Bootstrap yes, but don’t skimp on a good lawyer or accountant

Google don't like lawyers

Google “I like lawyers” and the top results are articles such as “Why do people hate lawyers so much?” and “People like lawyers less than you think”.

Even Google can’t find a positive result.

It might be easy to knock them, but finding a good lawyer or accountant is critical to the success of any business. I wonder why they get such a bad rap? Perhaps its the legalese and financialese that some find perplexing, or the $100’s per hour fees charged in 6-minute blocks that wrangle.

While it’s important to conserve cash when starting (and running) a business, as my wise business professor used to say: “Never skimp on a good lawyer or accountant; doing so will be a false economy. Find a good one, and these people will save you tens of thousands of dollars in the end.”

I can certainly attest to that…

When our fledgling online business was still in ‘bare survival mode’ in the early 2000s, I became aware of a relatively new government scheme called the ‘R&D Tax Rebate*’ (or ‘R&D Tax Incentive‘ as it’s now known). I remember asking our existing accountant (twice) whether we qualified, and being told unequivocably that we did not. At the networking function around this time, I got talking to a city accountant who had been at the same uni as me, and he mentioned that we would definitely qualify. I followed up with him, and not only did he manage to get us over $50,000 cash back that year, he backdated the process (as we’d missed out in its first year of operation, the year before) so we duly won two years worth of rebate, over $100,000 in cash. At the time, this was the difference between sink or swim.

We changed our accountant.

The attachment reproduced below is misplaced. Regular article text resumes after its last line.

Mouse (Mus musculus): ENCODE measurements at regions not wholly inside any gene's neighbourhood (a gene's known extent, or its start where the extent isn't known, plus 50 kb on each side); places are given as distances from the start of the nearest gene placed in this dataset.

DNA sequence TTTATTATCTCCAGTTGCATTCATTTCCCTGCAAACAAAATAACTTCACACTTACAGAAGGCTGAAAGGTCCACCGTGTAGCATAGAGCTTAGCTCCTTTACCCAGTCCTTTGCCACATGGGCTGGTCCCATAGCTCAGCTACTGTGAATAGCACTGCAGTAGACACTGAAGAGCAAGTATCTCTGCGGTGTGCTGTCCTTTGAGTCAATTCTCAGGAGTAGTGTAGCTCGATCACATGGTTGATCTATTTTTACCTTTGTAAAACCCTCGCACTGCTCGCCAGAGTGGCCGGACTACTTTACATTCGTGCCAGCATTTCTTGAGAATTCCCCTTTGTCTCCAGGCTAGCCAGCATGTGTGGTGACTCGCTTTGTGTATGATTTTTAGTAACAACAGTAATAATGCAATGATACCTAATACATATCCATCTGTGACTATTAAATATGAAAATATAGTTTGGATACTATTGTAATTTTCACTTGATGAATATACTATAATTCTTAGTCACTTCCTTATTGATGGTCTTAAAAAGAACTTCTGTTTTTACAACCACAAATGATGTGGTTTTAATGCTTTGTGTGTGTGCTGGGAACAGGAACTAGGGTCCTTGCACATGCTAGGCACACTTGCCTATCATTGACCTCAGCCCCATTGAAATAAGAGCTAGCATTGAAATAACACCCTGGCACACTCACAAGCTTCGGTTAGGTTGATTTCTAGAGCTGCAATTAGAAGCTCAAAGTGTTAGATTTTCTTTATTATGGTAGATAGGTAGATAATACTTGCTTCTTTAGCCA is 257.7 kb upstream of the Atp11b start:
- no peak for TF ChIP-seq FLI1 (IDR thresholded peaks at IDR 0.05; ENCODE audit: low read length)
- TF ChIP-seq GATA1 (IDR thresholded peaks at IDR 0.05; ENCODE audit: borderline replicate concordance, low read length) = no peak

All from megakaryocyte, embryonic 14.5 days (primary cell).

[* The scheme allows businesses investing heavily in R&D to convert a portion of their losses into cash back from the ATO. Once profitable, you can use it to minimise tax. I would estimate this scheme returned us half a million dollar benefit over the course of the subsequent 7 years.] 

Also around this time, we were made aware that a rival website was taking data from our site, and displaying it as if it was theirs. I became perplexed as to how this could be legal, but various lawyers I spoke to did not seem to know if we even had a case. Until I met a brilliant IP lawyer, who had used our site before (so he was a fan, which was nice), and seemed confident that we were in the right, and they were in the wrong. The upshot of his work was that other site shut themselves down.  You can read the ensuing media coverage of this case here.

I have used this same IP lawyer ever since.

I can tell you that both the accountant and lawyer mentioned above were extremely reasonable with their charges, and sensitive to the fact that we were but a small startup with limited funds. It felt good to have some experts on your side, and to get good outcomes as a result. I could not have done any of this alone.

So, do not skimp on a good accountant or lawyer. But bootstrap your startup. It sounds paradoxical, but it’s probably the best advice I can give you.

Advertisements

2 thoughts on “Bootstrap yes, but don’t skimp on a good lawyer or accountant

  1. The R&D question is where interpretation is so important and strictly speaking your first accountant may have been closer to being right. Cutting code to a known specification to solve a known problem is not R&D per se but obviously it’s not hard to spin in a story about how you are researching to build a totally new technology or whatever.

    Accountants who get too creative however should be avoided as well as the trail of failed tax driven incentive schemes over the years will attest …… all of which makes me wonder why the tax office seems to have so much trouble in vetting these schemes are there is so much money being lost through claims that won’t stand scrutiny.

    • Absolutely – I’m not saying all R&D is deductible; we had to do a lot of work every year to show the valid R&D and innovation we were doing. We were breaking completely new ground in map based property search 7 years before Google Maps. We had Ausindustry interview us, and there’s a lot of paperwork to do, and that’s fine. But imagine if we’d accepted we were not eligible.

Leave a Reply

Fill in your details below or click an icon to log in:

WordPress.com Logo

You are commenting using your WordPress.com account. Log Out / Change )

Twitter picture

You are commenting using your Twitter account. Log Out / Change )

Facebook photo

You are commenting using your Facebook account. Log Out / Change )

Google+ photo

You are commenting using your Google+ account. Log Out / Change )

Connecting to %s